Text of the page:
Dow Chemical, like other U.S. chemical makers such as Dupont , is moving away from providing a wide range of products to a swathe of industries to focus on electronics, packaging and agriculture.
"Exiting our longest, oldest business tells you that we are prioritizing our capital on higher margin, more consistent earnings growth businesses," Dow Chemical Chief Executive Andrew Liveris told Reuters.
Other assets identified for sale by the world's No.1 chlorine producer on Monday included its epoxy business and some brine and energy assets, representing a total of $5 billion in revenue.
The bulk of what the company plans to sell is housed in its performance materials business, which is particularly exposed to swings in commodity prices.
Dow Chemical said in October it expected to raise between $3 billion and $4 billion from asset sales in the next 18 to 24 months.
It had said the company would sell parts of its chlorine and derivatives assets such as chlorinated organics - used in electronics and refrigerants - and vinyls, used to make a raw material for water pipes.
The largest U.S. chemical maker by sales has shed non-core businesses representing about $10 billion in revenue since 2009, including its Styron plastics business that it sold to private-equity firm Bain Capital Partners for $1.63 billion in 2010.
It sold its polypropylene licensing and catalyst business in October to smaller rival W.R. Grace & Co for $500 million.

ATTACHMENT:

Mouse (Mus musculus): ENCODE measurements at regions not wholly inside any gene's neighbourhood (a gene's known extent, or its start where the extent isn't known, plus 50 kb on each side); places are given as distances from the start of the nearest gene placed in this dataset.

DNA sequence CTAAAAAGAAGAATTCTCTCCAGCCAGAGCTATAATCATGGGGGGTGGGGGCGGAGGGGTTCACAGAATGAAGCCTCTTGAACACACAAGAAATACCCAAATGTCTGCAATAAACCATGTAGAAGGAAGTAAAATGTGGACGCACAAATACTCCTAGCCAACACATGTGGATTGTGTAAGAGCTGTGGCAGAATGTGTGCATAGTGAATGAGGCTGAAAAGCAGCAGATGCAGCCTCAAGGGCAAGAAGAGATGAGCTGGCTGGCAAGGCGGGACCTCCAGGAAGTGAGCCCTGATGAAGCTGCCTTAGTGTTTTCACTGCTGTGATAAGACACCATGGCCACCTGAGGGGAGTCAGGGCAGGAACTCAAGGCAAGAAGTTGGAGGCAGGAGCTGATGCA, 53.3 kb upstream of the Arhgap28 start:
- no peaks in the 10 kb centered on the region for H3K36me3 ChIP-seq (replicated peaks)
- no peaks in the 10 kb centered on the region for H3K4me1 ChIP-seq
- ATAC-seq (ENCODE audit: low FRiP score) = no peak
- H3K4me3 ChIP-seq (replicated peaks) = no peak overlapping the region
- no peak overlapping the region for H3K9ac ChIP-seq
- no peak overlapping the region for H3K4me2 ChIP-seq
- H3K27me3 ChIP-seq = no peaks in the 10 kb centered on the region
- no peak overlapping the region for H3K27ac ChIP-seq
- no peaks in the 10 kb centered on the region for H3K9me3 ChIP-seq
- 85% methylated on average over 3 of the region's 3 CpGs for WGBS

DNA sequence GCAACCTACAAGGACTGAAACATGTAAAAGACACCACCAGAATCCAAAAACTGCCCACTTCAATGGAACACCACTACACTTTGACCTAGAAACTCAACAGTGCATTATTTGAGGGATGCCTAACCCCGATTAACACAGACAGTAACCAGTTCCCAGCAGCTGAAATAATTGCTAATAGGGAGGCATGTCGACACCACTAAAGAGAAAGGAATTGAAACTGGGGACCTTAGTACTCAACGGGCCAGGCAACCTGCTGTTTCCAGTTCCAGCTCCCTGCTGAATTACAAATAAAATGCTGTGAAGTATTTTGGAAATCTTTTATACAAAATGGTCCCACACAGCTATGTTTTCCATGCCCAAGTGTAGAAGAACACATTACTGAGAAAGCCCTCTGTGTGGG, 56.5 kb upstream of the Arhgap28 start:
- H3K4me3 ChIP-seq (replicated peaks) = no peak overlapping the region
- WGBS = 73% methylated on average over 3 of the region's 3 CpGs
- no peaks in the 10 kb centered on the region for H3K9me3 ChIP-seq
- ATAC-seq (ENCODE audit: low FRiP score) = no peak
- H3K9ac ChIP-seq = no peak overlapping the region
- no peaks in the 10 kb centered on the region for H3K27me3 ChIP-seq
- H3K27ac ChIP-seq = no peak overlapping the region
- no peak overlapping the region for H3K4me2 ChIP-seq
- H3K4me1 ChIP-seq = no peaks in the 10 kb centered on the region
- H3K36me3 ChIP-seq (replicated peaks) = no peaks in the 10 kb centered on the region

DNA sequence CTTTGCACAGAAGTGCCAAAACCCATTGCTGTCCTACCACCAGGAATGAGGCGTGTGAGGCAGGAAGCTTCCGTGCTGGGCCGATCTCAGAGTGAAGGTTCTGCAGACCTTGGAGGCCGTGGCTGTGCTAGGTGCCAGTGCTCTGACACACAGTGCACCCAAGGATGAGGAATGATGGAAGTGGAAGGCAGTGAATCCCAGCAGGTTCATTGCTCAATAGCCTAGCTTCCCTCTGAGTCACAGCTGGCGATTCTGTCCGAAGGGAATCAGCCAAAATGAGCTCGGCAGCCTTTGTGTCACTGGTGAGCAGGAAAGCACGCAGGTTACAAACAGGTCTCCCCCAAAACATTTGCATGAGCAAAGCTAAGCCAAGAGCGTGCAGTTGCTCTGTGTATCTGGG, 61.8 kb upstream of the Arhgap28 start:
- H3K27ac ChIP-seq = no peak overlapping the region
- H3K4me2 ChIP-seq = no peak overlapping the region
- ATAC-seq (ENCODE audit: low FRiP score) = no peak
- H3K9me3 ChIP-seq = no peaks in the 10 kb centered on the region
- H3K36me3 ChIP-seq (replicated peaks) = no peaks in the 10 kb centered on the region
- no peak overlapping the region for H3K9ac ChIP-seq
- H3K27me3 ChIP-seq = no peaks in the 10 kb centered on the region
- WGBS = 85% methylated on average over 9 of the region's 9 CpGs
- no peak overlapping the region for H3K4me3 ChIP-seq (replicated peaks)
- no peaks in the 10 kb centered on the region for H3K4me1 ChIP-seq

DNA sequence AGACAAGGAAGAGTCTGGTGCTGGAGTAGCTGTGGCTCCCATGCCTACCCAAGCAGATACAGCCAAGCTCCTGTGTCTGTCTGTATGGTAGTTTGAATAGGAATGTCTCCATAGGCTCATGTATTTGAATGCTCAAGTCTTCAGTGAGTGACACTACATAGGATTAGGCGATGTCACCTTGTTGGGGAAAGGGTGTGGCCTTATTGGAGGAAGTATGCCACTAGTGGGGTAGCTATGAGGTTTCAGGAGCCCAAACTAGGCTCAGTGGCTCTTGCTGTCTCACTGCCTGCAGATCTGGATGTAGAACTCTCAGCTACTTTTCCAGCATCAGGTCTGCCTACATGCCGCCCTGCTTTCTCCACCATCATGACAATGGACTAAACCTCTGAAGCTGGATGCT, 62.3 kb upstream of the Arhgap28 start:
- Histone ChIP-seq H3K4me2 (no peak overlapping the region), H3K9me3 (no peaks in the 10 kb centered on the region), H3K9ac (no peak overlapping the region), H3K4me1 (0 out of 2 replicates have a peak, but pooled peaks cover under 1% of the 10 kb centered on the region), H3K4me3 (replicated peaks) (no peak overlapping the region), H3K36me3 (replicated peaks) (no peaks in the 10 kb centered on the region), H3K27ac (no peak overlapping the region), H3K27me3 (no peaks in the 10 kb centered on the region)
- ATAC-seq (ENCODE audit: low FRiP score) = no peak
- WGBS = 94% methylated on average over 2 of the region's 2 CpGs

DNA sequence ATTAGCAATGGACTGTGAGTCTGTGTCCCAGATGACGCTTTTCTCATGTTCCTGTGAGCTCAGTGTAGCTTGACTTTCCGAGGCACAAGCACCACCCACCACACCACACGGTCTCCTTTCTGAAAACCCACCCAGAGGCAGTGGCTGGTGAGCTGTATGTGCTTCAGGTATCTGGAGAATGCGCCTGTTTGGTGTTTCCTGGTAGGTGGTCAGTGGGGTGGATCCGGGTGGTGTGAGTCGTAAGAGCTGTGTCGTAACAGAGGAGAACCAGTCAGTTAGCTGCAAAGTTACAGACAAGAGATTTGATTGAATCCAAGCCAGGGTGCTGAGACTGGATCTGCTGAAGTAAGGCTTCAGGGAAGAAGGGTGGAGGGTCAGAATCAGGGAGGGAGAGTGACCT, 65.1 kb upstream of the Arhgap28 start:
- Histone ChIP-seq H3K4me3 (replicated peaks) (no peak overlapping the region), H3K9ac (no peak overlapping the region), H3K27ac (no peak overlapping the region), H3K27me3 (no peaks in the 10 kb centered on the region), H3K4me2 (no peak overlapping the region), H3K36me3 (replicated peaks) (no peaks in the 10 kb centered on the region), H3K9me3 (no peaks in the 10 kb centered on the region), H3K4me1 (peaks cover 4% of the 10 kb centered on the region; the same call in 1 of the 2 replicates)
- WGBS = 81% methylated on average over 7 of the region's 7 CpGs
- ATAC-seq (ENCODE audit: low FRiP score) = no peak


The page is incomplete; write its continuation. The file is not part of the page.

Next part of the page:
The company said in August that it was looking at options for its European construction materials businesses.
Dow Chemical, which gets a quarter of its revenue from the performance plastics business, has also reduced its exposure to lower margin plastics and now focuses on plastics used in sophisticated packaging, diapers and wound-care products.
The company's shares rose nearly 3 percent to $40.04 by midday on the New York Stock Exchange. The stock has risen 30 percent over the past year.
Dow said on Monday it would shut about 800,000 tons of chlorine and caustic equivalent capacity in Freeport, Texas.
The capacity being shut down will be replaced with supply from new facilities that will come online in early 2014 with the start-up of the company's chloralkali joint venture with Japan's Mitsui & Co.
The news lifted shares of chloralkali suppliers such as Axiall Corp, Olin Corp and Westlake Chemical Corp.
"The announcement lifts a major overhang on the chloralkali industry and respective players, as the potential of overcapacity has kept many investors concerned over the future supply/demand balance," Wells Fargo analyst Frank Mitsch said.
Dow Chemical, however, is looking to sell its interest in the joint venture as part of this reorganization and will eventually buy a small amount of chlorine from the new owners of the JV after it divests its interest.
"We are not disposing of all the chlorine because we are retaining chlorine for our value add downstreams. We are only exiting that which is servicing the commodity part of chlorine" said Liveris.